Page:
Get Them to the Greek: Madden Traipses Lightly Through Factual WWII Espionage
Despite it’s presentation as a frothy pseudo-comedy, the events transpiring in John Madden’s Operation Mincemeat actually happened, albeit under more strenuous circumstances than the cheery disposition the film leans into. Based on the book by Ben Macintyre, which was already the basis for a 2010 television documentary, the comedically inclined Michelle Ashford (Masters of Sex) spins this into the kind of lighthearted territory of 1940s studio efforts grappling with post WWII realities.
Somewhere between Lubitsch’s original To Be or Not to Be (1942) and maybe Alexander Mackendrick’s original Whisky Galore! (1949), the importance of this specific secret operation concocted by British intelligence in 1943 is retrofitted for comic rather than historical purposes. A notable cast assists in sashaying through the details of the past for a serviceable ensemble effort from genre jumper Madden, who tends to work best with material allowing for a lighter approach.
On July 10, 1943, British intelligence successfully carried out Operation Mincemeat, a deception which fooled the Nazis into believing British troops were going to invade Greece instead of their actual target, Sicily. Ewan Montagu (Colin Firth) and Charles Cholmondeley (Matthew Macfayden) were the masterminds behind feeding this information to the Nazis via bogus correspondence attached to the corpse of a fake soldier. Through the support of Admiral John Godfrey (Jason Isaacs) and his Lt. Commander Ian Fleming (Johnny Flynn), British Prime Minister Winston Churchill (Simon Russell Beale) signs off on the plan. The only trouble is finding a matching, unclaimed corpse they can coordinate the use of in conjunction with submarine schedules and deferred decomposition. With the aid of Jean (Kelly Macdonald), a secretary who offers her own likeness as the girlfriend of the fictional soldier tossed into the waters off the coast of Spain, it seems their precarious plan just might work.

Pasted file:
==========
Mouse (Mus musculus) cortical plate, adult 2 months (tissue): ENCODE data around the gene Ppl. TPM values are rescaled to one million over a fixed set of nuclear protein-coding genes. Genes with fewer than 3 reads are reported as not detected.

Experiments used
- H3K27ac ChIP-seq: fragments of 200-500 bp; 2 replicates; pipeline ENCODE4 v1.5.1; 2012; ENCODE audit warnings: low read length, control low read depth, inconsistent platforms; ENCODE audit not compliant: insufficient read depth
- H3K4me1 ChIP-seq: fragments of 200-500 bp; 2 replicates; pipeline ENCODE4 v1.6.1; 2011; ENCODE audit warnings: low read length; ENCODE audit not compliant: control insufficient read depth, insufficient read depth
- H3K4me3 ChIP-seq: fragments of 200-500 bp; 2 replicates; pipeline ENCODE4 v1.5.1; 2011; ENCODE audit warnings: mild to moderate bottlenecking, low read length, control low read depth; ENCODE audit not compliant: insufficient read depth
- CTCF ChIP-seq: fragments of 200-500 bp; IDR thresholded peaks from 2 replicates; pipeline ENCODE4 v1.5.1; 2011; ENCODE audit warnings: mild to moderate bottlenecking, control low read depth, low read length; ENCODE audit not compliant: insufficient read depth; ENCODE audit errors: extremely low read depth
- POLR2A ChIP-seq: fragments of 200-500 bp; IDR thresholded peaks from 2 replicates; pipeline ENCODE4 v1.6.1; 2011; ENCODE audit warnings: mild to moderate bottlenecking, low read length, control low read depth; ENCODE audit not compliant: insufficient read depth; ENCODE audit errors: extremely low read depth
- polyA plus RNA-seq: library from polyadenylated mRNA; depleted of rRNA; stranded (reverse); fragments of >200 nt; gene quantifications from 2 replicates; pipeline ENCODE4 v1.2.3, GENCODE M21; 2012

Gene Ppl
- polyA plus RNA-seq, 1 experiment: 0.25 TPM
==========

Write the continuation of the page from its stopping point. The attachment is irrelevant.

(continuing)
The espionage references Ashford sprinkles throughout suggests the kind of material Operation Mincemeat could be recalibrated as. The 39 Steps (1935), famously adapted by Hitchcock, is a direct reference, as is a passing conversation referring to Joseph Cotten in another Hitch classic, Shadow of a Doubt (1943). But here, the essence of the 1940s is more a production design suggestion than the actual mood of the proceedings.
The sweetly sincere Kelly Macdonald is, as usual, a standout no matter the energy of the material, and it’s no surprise the two male leads are formulated (also per usual) as vying for her attention. Firth’s Ewen Montagu, nobly committed to a loveless marriage, usurps colleague Charles Cholmondeley, while Matthew Macfadyen does what he can as a man personified as supremely rigid and stupendously dull. Jason Isaacs shows up every now and then as the snippy Admiral whilst head of the secretarial pool is personified with breezy aplomb by Penelope Wilton, from Madden’s The Best Exotic Marigold Hotel films (2011, 2015). Tacked on rather egregiously is Johnny Flynn, playing James Bond scribe Ian Fleming, inspired to write his signature spy icon from his work with British intelligence. Flynn has the sad job of partially narrating Operation Mincemeat, which only adds to the film’s sense of oddly measured pragmatism regarding a feat which was a lot more far fetched than the players make it seem.
We’ve seen many a WWII narrative regarding the infiltration of Nazi intelligence, and Operation Mincemeat has a similar vibe to Stefan Ruzowitsky’s All the Queen’s Men (2001), in which an American played by Matt LeBlanc joins British intelligence members led by Eddie Izzard to penetrate an all-female Enigma factory in Berlin while dressed in drag (throw in Udo Kier and there’s all the ingredients for a forgotten camp classic). War-time romance, the Lindy Hop, a pulp fiction explosion and corpse robbing aside, Operation Mincemeat unfortunately feels a bit tame considering all the elements of cast and crew together.